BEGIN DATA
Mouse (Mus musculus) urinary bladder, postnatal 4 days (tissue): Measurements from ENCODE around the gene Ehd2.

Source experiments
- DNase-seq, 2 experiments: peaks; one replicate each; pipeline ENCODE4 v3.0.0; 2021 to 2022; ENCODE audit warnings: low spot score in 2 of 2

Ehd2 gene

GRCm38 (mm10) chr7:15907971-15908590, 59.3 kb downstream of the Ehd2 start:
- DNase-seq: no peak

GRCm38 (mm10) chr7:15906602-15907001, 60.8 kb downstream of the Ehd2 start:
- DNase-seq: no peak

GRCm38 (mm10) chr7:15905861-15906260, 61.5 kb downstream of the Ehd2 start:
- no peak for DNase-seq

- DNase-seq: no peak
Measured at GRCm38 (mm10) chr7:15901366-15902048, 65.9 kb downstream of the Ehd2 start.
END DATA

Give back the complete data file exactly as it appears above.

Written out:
Mouse (Mus musculus) urinary bladder, postnatal 4 days (tissue): Measurements from ENCODE around the gene Ehd2.

Source experiments
- DNase-seq, 2 experiments: peaks; one replicate each; pipeline ENCODE4 v3.0.0; 2021 to 2022; ENCODE audit warnings: low spot score in 2 of 2

Ehd2 gene

GRCm38 (mm10) chr7:15907971-15908590, 59.3 kb downstream of the Ehd2 start:
- DNase-seq: no peak

GRCm38 (mm10) chr7:15906602-15907001, 60.8 kb downstream of the Ehd2 start:
- DNase-seq: no peak

GRCm38 (mm10) chr7:15905861-15906260, 61.5 kb downstream of the Ehd2 start:
- no peak for DNase-seq

- DNase-seq: no peak
Measured at GRCm38 (mm10) chr7:15901366-15902048, 65.9 kb downstream of the Ehd2 start.